Posted: February 11th, 2012 by Militant Libertarian
As a young man I was naturally anti-war. The result of this made me suspicious of governments since it appeared that only governments could start large wars. But other than this tiny seed I was just a “normal” person. I grew up in a labor-union Democrat household but my grandfather had a small business and experienced difficulties caused by the local town codes, regulations, taxes and so forth. I thought that the founders of the USA had it about right; we needed a small government to keep the peace and protect us from foreign powers but other than that the government should let us live our lives. But I also thought we needed the state for still other things: after all, how could the USA have courts and lawyers without government? How could we have roads to take me to another state without the government having eminent domain? How could we get our mail? How could the young go to school? Who would hire and pay the police?
Over time, I read many different voices and realized that there were good arguments to be made for letting the free market handle many things that I previously thought could only be done by the State. An early influence was the economist Thomas Sowell. He taught me that what looks to be one thing on the surface may be something else entirely after you look at it critically (and the facts may not be what you read in that textbook). I read The Road to Serfdom
by economist and philosopher Friedrich von Hayek. By the late 1980s I certainly would have called myself a libertarian but I certainly still saw the need for a small government. We just needed to find a way to keep a “small” government under control.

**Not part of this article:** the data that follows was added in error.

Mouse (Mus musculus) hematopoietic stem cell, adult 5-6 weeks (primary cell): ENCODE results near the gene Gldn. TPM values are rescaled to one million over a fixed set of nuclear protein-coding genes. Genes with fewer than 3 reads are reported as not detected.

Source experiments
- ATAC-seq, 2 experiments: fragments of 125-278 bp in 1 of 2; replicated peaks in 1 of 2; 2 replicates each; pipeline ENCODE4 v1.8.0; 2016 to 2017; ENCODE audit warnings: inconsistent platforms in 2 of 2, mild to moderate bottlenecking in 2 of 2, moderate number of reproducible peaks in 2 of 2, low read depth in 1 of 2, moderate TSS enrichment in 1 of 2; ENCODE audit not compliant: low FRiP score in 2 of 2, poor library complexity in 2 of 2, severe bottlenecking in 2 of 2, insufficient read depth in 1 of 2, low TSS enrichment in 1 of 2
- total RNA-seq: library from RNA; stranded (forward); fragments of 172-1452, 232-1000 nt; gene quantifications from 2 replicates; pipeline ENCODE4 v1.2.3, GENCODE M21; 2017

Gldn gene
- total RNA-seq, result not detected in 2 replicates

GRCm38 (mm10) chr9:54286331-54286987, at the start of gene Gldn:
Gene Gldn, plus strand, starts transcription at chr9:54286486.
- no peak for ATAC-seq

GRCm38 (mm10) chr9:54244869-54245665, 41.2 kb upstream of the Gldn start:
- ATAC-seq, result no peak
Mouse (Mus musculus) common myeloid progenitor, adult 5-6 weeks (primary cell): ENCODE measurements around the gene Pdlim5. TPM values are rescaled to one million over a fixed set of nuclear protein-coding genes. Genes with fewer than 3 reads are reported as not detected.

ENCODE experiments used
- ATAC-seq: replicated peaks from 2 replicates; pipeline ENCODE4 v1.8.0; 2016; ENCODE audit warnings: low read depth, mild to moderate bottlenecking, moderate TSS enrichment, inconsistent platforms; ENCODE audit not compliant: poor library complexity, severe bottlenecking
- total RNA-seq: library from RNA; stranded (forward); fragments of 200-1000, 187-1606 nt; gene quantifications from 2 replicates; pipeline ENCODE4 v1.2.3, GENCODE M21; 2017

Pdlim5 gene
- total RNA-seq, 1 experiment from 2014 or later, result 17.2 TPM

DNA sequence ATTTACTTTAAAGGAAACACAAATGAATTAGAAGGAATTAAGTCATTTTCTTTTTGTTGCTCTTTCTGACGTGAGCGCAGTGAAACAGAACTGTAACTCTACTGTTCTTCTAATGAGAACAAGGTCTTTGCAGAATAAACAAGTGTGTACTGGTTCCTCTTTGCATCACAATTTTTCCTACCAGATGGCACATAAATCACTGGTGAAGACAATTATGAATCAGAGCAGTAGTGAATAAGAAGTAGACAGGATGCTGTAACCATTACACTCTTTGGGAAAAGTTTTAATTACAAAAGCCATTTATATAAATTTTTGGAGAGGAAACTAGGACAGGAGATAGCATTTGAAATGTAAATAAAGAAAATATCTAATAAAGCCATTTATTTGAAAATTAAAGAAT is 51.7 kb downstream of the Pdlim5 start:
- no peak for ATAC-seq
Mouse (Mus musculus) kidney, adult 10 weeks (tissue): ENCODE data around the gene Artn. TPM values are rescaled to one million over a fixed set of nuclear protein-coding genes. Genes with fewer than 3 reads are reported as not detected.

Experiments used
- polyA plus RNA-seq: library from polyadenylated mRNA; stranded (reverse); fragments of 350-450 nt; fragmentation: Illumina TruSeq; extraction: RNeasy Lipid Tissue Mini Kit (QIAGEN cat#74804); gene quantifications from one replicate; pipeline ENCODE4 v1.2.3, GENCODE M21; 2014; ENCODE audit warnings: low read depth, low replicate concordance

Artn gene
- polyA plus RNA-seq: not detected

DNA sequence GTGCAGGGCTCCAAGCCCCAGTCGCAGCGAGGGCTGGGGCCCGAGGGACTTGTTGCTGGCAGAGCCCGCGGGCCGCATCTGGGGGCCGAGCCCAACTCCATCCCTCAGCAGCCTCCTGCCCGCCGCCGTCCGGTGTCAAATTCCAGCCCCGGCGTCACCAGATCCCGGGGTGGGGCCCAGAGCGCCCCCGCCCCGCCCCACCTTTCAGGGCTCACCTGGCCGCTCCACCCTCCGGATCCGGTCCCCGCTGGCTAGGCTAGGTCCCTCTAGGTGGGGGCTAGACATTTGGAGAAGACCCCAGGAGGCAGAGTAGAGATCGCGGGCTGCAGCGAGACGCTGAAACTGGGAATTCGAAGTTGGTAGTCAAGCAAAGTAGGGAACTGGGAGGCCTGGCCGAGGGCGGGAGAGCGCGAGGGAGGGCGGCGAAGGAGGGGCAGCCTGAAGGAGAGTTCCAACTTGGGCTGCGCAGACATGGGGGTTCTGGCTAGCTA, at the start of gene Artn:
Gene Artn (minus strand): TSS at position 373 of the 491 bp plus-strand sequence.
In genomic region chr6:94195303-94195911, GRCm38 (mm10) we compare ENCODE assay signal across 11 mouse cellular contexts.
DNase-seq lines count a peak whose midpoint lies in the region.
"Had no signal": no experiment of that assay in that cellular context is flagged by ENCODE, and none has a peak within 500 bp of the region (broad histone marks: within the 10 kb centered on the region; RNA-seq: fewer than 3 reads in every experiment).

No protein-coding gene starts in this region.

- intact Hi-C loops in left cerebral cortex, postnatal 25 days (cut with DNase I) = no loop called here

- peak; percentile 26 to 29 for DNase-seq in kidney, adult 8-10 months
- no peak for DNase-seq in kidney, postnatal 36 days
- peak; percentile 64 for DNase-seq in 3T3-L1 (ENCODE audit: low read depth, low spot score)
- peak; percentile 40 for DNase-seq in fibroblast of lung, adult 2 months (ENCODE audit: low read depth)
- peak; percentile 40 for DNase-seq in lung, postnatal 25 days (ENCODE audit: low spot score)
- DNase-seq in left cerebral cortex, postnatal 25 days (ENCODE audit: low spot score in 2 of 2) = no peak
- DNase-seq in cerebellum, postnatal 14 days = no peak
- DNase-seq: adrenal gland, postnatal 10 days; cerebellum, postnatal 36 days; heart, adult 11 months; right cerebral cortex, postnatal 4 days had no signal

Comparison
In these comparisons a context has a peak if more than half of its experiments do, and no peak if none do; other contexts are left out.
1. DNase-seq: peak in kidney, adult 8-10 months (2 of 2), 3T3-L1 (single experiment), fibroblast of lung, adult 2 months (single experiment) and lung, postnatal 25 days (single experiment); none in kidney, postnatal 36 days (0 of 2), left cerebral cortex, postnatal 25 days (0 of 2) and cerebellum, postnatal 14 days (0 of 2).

Then one day in the mail came an offer to subscribe to the Rothbard-Rockwell Report. I think I even got a sample copy but I can no longer remember the exact specifics since that was so very long ago. I sent off the money and became a reader of the RRR. That was my introduction to the economist, philosopher and historian Murray Rothbard. I found that I agreed with him in many things, but his belief that we could have a country with no government at all left me thinking he was just dreaming of Utopia on that issue. Over the years, I kept thinking that I could find no flaw in Rothbard’s essays but I could just not imagine a stateless society. Then it struck me one day while reading an essay of Rothbard’s on one of our covert wars: it takes a state to do real harm!
Because of reading Rothbard I went and bought the great Mises work Human Action and read it. That was followed by Rothbard’s Man, Economy, and State.Long before I finished these two great books (and darn long ones!), I saw that the evil of the State far outweighed any small risk that not having a state would entail. These were followed by the other Rothbard classics, and my favorite to this day isThe Ethics of Liberty, which I find to be the greatest work on political philosophy that I have ever come across.
In the end it came down to my inner being crying out that aggression was wrong. But the State is aggression! So, how can I be other than an anarchist? It started with Mises and Rothbard, but many other men and women helped me understand the simple fact that the state is our enemy.